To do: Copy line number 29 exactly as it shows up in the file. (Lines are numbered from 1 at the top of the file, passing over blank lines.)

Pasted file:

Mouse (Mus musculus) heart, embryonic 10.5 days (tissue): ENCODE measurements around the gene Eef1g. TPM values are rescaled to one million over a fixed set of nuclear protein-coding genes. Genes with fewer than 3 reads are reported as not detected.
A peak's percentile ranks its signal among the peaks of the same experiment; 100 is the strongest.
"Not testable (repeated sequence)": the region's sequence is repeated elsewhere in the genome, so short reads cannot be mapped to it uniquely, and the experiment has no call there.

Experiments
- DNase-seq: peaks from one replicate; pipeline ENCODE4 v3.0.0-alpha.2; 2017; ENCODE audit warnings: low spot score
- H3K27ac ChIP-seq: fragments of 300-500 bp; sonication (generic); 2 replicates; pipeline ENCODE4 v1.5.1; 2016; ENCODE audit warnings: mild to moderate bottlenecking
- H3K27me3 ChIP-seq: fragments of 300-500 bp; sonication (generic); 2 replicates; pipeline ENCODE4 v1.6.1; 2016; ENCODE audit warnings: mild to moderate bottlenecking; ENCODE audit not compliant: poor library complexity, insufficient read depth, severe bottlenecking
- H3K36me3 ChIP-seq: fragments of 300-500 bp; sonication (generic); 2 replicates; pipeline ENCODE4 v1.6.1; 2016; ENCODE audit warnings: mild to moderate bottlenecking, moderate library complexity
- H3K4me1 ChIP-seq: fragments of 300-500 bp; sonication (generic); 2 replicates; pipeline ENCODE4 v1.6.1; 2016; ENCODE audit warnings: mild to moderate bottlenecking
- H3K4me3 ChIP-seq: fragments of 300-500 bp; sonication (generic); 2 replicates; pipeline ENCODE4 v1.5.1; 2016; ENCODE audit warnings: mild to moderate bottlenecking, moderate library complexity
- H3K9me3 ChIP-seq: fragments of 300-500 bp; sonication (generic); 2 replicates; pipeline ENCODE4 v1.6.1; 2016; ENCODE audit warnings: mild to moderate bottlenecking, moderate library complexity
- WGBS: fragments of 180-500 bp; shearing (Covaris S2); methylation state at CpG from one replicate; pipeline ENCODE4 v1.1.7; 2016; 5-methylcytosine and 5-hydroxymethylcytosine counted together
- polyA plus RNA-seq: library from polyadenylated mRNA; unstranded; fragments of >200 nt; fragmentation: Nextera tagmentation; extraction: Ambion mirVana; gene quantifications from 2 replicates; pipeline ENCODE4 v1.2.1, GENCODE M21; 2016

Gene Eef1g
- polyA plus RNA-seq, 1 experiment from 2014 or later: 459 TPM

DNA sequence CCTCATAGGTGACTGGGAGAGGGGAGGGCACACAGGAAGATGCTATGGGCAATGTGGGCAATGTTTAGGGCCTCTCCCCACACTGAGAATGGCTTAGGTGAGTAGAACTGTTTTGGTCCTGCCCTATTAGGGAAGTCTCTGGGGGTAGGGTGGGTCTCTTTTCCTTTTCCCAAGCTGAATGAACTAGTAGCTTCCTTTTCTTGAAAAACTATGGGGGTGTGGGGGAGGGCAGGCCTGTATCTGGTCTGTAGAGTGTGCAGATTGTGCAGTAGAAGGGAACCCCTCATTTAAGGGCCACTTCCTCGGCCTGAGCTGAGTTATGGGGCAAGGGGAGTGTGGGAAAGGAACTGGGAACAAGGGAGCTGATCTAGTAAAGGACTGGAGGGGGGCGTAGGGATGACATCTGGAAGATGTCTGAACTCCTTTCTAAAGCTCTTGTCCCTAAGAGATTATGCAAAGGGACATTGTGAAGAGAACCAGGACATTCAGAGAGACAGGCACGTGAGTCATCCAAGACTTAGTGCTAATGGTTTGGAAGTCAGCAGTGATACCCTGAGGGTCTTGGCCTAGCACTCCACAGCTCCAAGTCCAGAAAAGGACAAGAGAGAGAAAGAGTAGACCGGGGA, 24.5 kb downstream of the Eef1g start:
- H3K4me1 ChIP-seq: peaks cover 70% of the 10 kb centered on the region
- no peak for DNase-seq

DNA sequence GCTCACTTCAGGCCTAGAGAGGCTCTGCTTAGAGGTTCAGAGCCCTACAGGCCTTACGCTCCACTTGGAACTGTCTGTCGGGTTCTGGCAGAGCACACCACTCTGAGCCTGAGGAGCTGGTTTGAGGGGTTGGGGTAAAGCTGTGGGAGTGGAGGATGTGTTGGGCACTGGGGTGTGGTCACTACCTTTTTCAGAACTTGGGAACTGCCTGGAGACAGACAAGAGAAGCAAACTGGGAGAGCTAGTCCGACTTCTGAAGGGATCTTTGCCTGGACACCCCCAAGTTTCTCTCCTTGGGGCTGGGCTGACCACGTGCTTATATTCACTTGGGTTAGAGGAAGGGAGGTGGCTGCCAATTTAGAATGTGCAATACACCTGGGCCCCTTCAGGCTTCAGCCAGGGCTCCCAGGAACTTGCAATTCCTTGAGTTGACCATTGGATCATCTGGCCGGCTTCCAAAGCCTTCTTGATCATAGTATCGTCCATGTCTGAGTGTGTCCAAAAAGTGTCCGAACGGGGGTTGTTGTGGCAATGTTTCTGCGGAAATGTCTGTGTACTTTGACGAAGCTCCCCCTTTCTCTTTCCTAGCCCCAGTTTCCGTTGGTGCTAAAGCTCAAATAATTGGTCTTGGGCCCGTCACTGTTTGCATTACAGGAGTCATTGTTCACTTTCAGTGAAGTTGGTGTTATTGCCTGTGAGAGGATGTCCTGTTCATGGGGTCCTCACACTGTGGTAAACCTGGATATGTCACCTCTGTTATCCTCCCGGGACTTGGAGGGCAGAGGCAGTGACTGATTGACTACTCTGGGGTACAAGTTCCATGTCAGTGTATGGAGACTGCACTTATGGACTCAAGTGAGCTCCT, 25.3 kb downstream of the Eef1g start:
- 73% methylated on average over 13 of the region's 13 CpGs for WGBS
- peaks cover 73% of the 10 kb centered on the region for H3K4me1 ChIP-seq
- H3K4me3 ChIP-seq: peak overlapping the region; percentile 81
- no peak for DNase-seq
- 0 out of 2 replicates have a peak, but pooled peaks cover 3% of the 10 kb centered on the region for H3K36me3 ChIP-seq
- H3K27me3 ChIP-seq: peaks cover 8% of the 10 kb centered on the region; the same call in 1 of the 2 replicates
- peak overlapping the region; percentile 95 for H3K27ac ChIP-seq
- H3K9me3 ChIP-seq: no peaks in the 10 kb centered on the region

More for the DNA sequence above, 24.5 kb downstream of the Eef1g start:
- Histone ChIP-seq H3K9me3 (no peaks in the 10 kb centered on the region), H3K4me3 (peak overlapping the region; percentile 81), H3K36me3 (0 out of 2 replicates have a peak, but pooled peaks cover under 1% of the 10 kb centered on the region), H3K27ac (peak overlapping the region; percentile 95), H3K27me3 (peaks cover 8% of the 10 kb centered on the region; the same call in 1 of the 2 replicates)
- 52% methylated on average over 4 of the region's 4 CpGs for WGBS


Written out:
- Histone ChIP-seq H3K9me3 (no peaks in the 10 kb centered on the region), H3K4me3 (peak overlapping the region; percentile 81), H3K36me3 (0 out of 2 replicates have a peak, but pooled peaks cover under 1% of the 10 kb centered on the region), H3K27ac (peak overlapping the region; percentile 95), H3K27me3 (peaks cover 8% of the 10 kb centered on the region; the same call in 1 of the 2 replicates)